Tuesday, April 27, 2010

Reading Glasses

A couple of weeks ago I went in for my annual eye exam, the one I do every six years or whenever my old prescription glasses are of little or no use which ever comes first. It had gotten to the point where reading was no longer fun and it had nothing to do with politics.


Coupon in hand I took advantage of a two for one sale; the first pair have all purpose Varilux ™ no line lenses in titanium frames similar in many ways to the glasses I’d been using except the new ones have my current prescription. The second pair have bifocal lenses; the top half for working at the computer and the lower half strictly for reading.


It took a month longer to get the bifocal lenses; but since the Varilux ™ glasses arrived and I could see, there was no real rush. All the same I was looking forward to reading some books that had been put on hold; no fun reading if you have to set it down after only a few pages. Hey, maybe that’s why folks in congress no longer read pieces of legislation prior to voting; they need new glasses, or not.


My bifocals came in and are as advertised, perfect for computer work, reading the newspaper, magazines and books. First on the list to catch up on, Dan Brown’s, The Lost Symbol , which belongs to my daughter. She’d left it on my coffee table several months ago; about the time I figured out my old glasses no longer permitted reading books. ( If you have not read the book as yet; skip the link where far too much information regarding the plot is offered. )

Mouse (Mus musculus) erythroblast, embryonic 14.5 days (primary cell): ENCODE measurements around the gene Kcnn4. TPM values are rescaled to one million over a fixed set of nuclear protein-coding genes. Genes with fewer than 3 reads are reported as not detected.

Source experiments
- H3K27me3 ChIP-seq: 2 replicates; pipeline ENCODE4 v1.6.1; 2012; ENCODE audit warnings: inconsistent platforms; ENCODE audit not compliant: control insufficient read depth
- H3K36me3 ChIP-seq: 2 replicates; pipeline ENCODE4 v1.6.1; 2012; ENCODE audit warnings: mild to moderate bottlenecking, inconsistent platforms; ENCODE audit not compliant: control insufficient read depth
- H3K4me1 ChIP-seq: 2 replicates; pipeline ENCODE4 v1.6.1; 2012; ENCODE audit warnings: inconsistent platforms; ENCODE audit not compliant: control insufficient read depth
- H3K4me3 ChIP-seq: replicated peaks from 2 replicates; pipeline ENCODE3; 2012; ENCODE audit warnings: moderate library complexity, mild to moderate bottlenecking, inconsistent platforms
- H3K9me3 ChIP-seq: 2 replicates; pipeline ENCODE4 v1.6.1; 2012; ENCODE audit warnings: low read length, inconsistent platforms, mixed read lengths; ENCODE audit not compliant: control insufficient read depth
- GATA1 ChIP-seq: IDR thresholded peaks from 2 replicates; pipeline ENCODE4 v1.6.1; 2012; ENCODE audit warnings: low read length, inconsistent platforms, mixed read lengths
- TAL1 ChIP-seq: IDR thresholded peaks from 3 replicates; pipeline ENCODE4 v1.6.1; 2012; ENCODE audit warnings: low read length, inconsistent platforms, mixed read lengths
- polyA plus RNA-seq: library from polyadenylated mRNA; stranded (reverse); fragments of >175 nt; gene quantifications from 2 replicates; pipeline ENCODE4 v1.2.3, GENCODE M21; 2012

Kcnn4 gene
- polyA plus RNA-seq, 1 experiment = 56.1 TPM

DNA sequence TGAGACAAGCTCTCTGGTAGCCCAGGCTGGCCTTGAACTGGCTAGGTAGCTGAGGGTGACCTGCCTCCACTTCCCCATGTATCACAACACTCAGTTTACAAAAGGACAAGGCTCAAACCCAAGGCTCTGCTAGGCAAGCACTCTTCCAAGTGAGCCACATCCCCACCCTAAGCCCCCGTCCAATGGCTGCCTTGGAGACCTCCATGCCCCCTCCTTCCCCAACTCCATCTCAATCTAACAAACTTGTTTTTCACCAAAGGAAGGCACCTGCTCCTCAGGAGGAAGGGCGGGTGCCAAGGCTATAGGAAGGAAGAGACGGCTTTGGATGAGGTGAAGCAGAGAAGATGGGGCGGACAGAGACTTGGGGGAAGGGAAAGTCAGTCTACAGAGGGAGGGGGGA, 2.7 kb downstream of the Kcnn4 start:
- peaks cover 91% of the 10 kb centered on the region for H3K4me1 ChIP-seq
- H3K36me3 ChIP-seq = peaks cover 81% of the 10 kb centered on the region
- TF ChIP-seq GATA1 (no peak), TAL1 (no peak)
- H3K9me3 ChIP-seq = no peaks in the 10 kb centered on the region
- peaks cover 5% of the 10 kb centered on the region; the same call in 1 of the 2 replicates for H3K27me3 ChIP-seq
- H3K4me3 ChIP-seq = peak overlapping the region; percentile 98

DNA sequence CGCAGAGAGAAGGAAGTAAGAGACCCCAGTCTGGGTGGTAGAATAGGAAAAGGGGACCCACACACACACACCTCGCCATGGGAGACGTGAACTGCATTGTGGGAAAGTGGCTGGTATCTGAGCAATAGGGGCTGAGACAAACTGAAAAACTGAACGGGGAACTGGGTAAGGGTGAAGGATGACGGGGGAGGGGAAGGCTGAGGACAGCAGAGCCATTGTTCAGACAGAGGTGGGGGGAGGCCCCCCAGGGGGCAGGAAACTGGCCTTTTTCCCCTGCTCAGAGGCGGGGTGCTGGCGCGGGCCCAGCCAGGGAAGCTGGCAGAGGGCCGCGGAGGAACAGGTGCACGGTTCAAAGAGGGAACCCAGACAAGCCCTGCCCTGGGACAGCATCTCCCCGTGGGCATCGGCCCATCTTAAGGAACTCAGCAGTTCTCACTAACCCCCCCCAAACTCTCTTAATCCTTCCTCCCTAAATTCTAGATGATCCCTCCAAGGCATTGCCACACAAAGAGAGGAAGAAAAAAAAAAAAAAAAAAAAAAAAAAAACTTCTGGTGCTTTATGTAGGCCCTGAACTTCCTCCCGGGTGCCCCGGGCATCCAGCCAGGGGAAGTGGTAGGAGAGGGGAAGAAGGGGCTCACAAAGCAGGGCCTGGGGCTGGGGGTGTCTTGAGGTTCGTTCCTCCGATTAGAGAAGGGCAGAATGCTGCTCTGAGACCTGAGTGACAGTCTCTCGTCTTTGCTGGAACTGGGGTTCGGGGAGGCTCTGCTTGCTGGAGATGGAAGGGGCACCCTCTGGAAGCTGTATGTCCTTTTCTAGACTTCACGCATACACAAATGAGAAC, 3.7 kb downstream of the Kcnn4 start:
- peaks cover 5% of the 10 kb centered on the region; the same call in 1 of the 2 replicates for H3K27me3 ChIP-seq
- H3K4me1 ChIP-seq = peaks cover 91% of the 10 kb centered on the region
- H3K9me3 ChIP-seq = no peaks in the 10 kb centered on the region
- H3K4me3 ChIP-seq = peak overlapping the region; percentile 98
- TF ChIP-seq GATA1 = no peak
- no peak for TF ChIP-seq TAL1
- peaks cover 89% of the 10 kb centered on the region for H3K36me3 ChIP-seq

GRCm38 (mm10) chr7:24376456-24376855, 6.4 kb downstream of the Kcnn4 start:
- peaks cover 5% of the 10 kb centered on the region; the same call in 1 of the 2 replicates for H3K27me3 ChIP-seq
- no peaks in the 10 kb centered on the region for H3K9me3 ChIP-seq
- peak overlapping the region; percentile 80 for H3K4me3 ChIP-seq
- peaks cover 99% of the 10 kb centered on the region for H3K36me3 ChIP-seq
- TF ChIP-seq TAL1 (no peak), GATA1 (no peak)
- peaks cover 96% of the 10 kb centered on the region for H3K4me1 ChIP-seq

The Lost Symbol reminded me of another fantastic journey, the search for ultimate truths; Carl Sagan’s, Contact . For all their posturing, the appearance of being intellectually superior while remaining distant from religion, as if those who rely on faith are somehow inferior; both books remind the reader that ultimate truths comes from the same source, God.


I remember folks from church telling me to avoid reading Carl Sagan’s book because he was an Atheist; his books, according to them, were nothing more than anti-Christian propaganda and might damage my testimony. What I found was a set of well thought out arguments, as if the writer had these thoughts diametrically opposed in his mind, using each individual character to articulate the various notions, all the while searching for answers to the most spacious questions a human can ask; no different than any of us looking for the truth of all things .


The knowledge of all mankind has been written in various texts; math, literature, science, history and scripture by wise and learned men. The mysteries of creation are available to those willing to sort through their recorded words, as if they were speaking to us from the dust .


This article has been cross posted to The Moral Liberal , a publication whose banner reads, “Defending The Judeo-Christian Ethic, Limited Government, & The American Constitution”.

3 comments:

David said...

I read a Dan Brown book one time. I'll never do that to myself again. *heh* It took me months (and many, many cupsa joe :-)) to regain the IQ points lost to that lobotomy in book form.

T. F. Stern said...

David, I'm only making a rough guess; but I'll put that down as you might not have enjoyed Dan Brown's book. lol

MK said...

I used to read a lot of fiction, but not much anymore. Just too much reality to keep up with. Also started reading works of some really good historians like Victor Davis Hanson. Beats fiction any day i tell ya. There are so many like that which i need to catch up on.

Hope you enjoy the book.